Michael Taussig - Mimesis and Alterity - 1993

Chris Fanjul
Bruce Grant
Dec. 2, 1998

On Taussig's Mimesis and Alterity

While I have not gotten to the end section of the book, I am starting to see some interplay between our first Taussig readings and this one. In his discussion of sympathetic magic he outlines, using the Law of Contact, how healing depends on the abilities of the human to observe an emotion and take it in, then copy it and express it outwardly in the form of imitation in order to produce an effect. This sympathetic resembles the role of terror and fear, which the colonists had to understand if they were to then use them. Forging a copy in the conscious, or the subconscious, mind allows for control of the personal copy, which can then be imitated in action, etc. Taussig also touches on the problem of jealousy and envy, regarding Jewish attributes that people learn to hate. While the specifics seem a bit far-fetched, it follows that is we can't mimic something, there is a tension with that thing. If we can not take it in and know it, use its power, then it becomes the enemy - we fear what is misunderstood. This is like the terror created in colonists by foreign lands and savage darkness where the unknown is hiding. If they could not absorb the natives and their ways, understand their powers, then they would fear them. As noted in parts of the two books, there was a certain jealousy of the "civilized" for the "purity" of the savages. That pure state, however, is something that can not be copied, because we are already "soiled" in an irreversible way.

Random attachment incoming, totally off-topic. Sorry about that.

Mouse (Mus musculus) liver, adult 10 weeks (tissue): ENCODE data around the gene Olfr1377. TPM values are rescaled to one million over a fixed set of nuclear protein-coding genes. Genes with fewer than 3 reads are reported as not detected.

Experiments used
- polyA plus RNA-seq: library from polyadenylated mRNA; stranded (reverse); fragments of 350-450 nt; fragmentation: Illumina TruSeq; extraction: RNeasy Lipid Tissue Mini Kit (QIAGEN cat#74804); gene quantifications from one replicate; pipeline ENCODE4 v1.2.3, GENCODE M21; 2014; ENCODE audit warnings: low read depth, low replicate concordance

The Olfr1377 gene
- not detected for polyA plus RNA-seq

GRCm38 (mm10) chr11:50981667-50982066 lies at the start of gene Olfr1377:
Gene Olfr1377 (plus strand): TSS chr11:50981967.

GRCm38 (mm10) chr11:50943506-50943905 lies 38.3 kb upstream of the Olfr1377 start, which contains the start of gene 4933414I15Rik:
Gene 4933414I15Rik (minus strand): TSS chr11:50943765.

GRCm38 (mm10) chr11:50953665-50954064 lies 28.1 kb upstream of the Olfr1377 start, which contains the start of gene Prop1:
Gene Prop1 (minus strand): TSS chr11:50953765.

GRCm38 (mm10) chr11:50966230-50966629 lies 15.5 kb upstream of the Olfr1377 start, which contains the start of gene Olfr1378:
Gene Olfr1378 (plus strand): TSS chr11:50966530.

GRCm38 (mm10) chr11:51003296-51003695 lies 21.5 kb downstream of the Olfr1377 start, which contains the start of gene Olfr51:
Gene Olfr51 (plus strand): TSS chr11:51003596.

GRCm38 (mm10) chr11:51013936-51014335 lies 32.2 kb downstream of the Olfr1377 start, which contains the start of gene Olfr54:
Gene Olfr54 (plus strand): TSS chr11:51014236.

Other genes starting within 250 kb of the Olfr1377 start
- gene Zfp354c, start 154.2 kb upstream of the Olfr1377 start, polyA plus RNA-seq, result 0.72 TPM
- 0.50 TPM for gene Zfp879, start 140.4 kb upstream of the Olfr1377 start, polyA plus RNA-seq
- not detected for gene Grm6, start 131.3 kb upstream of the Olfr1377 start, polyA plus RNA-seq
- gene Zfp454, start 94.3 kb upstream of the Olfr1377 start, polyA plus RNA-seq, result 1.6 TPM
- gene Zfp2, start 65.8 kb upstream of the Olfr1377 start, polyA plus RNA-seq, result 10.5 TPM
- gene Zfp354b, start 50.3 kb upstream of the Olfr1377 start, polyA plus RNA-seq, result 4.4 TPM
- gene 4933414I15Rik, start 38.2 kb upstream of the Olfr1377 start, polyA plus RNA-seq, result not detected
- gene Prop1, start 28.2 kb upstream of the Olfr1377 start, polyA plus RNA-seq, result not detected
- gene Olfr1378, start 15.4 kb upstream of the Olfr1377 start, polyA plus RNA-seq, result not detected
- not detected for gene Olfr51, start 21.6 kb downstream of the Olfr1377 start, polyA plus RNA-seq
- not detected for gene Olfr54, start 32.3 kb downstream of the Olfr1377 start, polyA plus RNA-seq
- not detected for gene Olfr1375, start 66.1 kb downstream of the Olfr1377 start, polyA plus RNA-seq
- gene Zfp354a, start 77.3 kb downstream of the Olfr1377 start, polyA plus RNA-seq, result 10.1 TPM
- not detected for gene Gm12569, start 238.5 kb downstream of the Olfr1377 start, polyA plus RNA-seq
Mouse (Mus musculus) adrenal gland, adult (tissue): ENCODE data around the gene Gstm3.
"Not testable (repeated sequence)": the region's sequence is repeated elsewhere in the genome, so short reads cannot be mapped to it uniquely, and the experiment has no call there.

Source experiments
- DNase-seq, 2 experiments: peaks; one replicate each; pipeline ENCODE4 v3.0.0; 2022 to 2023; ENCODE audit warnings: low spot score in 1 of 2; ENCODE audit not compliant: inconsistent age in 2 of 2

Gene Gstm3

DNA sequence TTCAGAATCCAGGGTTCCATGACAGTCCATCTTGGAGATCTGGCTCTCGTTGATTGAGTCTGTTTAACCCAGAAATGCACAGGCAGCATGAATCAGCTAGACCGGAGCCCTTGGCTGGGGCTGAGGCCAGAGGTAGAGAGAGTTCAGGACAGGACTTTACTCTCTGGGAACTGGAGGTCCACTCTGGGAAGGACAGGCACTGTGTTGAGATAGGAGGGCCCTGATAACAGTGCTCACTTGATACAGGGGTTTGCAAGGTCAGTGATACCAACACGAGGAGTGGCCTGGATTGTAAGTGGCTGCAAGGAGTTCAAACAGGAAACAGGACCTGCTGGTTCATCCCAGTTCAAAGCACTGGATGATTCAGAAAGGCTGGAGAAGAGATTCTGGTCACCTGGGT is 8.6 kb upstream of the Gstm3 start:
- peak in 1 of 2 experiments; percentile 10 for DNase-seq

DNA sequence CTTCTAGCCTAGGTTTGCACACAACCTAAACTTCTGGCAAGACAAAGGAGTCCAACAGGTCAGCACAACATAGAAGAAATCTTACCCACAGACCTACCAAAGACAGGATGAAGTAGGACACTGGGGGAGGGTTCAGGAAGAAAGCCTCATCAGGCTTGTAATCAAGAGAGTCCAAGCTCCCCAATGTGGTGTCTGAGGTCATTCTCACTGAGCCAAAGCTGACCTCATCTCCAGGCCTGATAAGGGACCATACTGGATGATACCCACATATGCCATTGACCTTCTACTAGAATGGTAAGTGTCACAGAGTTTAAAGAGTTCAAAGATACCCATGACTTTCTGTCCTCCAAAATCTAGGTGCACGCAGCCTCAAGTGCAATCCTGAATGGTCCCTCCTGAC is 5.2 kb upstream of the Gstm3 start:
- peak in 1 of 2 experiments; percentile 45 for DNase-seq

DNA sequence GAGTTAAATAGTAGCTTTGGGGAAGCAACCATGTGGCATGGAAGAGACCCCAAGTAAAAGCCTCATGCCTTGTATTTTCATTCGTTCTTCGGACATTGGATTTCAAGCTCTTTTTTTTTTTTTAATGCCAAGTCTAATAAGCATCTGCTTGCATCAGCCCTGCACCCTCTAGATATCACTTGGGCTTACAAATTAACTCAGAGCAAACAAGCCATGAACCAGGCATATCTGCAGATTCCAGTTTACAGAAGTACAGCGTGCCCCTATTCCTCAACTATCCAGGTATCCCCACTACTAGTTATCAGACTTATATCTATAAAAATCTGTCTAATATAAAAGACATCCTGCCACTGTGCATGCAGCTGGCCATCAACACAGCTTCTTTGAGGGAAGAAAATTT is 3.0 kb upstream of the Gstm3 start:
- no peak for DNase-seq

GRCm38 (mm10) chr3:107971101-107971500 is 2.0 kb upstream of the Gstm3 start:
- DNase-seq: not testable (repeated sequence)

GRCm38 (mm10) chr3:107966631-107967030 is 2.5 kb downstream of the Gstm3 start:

The idea that describing a sickness, making a verbal copy of it, in order to control or defeat it interesting in that it gives the sickness a life and persona of its own. By giving it anthropomorphic qualities are we trying to put it in our own terms, so as to better understand it and thus be able to absorb/imitate it? While reading this all I could think of was the story of Rumplestiltskin, and how, after he is named, he is powerless. I'm not sure if there is a direct correlation, but it seems that the mystery is what provides the power of the evil, and by removing the shadows, we can take away that power.

I am puzzled by the fear produced in the Cuna by the dreams of beautiful outsiders coming to make love to a villager. This clearly says that the Cuna do not want to meld with, i.e. mimic, the Other. What would be the ultimate form of absorption, something important to understanding and copying, is feared instead of embraced as we would suppose the Cuna would do, given their use of outsider (European) form in important areas such as healing. Is this a contradiction or just a special case? Is outside blood feared when it comes to the realm of dreams? Is the dream a space where the outsider figure has possible control if he/she can tempt the dreamer? Two "images", visual dream copies, in a blurry battle for the life of the native and the village?